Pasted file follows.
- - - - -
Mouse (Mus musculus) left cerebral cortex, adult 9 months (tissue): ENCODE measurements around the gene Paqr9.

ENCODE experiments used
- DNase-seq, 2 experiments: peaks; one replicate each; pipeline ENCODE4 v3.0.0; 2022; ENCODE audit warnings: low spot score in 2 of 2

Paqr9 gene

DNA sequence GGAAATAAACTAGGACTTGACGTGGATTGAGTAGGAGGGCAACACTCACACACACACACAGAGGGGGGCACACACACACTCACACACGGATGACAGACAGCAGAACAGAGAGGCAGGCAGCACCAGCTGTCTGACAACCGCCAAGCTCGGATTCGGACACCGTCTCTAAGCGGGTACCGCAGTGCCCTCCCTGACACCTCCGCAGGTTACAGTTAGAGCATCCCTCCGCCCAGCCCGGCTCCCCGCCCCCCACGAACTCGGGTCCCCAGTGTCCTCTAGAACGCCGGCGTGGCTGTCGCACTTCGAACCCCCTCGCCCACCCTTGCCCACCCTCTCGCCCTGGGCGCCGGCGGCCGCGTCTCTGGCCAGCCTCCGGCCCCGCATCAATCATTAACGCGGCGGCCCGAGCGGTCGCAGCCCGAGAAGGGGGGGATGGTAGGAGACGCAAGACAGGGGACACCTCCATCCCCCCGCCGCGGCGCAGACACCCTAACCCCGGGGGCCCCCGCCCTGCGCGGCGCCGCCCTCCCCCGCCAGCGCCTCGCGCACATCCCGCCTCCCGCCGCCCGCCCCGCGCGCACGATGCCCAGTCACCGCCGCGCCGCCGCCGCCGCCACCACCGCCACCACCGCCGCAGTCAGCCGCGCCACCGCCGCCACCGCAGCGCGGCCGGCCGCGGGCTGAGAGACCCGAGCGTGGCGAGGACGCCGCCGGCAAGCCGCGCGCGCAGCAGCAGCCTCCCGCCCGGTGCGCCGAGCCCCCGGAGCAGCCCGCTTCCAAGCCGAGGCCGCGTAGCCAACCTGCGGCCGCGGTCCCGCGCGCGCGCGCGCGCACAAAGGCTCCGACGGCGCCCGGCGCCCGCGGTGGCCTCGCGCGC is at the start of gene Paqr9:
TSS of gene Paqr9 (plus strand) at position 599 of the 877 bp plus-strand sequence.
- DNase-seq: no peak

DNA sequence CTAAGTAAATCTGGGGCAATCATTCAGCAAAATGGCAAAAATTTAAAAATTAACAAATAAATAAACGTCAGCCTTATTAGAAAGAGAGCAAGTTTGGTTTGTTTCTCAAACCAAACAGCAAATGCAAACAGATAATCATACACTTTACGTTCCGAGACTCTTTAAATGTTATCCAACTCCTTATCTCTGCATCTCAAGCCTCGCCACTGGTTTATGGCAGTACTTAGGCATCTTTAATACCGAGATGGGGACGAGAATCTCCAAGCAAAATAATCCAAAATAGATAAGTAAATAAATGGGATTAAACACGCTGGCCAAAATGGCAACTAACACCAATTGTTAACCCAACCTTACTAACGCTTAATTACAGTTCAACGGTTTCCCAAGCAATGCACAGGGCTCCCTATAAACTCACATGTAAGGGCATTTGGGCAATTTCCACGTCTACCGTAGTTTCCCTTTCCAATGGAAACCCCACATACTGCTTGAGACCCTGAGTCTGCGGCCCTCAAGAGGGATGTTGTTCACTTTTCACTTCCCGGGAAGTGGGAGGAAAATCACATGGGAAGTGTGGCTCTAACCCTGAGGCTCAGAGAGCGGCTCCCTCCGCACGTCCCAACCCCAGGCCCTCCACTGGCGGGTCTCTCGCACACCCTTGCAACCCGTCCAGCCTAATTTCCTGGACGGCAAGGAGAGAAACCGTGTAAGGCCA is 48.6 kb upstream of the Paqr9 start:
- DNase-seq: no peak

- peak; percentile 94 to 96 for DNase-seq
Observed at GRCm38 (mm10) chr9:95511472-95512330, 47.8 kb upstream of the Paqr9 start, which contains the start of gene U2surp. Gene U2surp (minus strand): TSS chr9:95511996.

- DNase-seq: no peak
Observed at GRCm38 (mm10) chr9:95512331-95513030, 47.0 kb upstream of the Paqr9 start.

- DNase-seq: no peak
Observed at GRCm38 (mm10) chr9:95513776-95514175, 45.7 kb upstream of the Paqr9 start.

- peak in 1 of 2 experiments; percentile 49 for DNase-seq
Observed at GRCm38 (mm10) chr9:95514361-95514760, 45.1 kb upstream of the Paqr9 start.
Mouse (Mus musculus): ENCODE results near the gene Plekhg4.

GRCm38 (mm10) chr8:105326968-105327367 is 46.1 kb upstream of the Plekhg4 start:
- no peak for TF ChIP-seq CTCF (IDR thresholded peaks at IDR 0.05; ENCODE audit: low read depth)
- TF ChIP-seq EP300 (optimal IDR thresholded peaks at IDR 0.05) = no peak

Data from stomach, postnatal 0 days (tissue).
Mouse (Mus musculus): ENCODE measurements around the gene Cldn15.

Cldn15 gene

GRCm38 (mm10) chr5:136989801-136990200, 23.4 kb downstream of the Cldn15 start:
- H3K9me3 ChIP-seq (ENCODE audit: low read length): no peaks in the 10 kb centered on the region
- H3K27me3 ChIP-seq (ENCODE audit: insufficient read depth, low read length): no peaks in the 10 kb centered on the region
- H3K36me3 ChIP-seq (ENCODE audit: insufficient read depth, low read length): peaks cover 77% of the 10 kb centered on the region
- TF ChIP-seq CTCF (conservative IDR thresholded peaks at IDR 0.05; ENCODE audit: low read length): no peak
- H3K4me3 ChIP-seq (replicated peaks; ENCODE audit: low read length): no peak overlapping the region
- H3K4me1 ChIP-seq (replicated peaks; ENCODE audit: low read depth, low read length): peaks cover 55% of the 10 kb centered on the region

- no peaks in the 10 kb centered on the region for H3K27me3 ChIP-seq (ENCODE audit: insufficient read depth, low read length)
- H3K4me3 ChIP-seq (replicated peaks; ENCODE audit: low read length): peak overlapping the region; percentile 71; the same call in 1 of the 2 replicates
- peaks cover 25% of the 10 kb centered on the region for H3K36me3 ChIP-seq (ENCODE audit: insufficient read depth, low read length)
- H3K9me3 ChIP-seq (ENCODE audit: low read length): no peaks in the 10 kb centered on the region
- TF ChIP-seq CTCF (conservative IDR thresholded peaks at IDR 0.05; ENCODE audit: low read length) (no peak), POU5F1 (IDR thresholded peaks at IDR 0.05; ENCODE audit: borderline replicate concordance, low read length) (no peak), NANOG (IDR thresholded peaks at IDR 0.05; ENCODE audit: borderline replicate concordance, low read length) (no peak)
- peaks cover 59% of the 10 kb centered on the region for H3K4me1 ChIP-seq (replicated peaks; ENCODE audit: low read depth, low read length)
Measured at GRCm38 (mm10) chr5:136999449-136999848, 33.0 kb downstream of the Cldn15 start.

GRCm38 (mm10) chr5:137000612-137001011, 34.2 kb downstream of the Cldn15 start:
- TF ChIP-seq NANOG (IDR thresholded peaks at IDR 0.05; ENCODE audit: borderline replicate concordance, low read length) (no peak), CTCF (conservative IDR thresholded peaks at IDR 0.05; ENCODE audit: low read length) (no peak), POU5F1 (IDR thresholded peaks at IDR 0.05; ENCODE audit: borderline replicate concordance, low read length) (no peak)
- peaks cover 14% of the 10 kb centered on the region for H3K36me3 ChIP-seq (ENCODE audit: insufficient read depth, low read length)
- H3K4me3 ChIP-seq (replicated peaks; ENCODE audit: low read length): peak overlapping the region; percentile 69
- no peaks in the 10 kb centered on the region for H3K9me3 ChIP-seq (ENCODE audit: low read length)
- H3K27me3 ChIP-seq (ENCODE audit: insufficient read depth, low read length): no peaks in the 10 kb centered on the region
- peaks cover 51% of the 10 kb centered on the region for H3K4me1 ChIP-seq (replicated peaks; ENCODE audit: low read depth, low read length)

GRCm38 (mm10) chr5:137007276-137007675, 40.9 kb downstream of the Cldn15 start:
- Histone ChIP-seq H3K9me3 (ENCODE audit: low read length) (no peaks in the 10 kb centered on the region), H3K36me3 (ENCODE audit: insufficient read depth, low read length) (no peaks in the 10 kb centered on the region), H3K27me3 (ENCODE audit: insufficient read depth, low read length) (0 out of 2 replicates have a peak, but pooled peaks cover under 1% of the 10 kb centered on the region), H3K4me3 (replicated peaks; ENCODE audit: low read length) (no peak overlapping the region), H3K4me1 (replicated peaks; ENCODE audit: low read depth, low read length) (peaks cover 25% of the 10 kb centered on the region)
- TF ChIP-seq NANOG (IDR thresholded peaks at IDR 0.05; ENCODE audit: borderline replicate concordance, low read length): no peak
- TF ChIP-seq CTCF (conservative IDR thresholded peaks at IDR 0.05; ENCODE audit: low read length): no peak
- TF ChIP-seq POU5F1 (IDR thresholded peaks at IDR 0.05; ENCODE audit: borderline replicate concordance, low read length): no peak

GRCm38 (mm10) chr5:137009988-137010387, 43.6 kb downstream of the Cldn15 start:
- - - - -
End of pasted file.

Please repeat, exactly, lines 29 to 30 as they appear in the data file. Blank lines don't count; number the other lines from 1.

- TF ChIP-seq CTCF (conservative IDR thresholded peaks at IDR 0.05; ENCODE audit: low read length): no peak
- H3K4me3 ChIP-seq (replicated peaks; ENCODE audit: low read length): no peak overlapping the region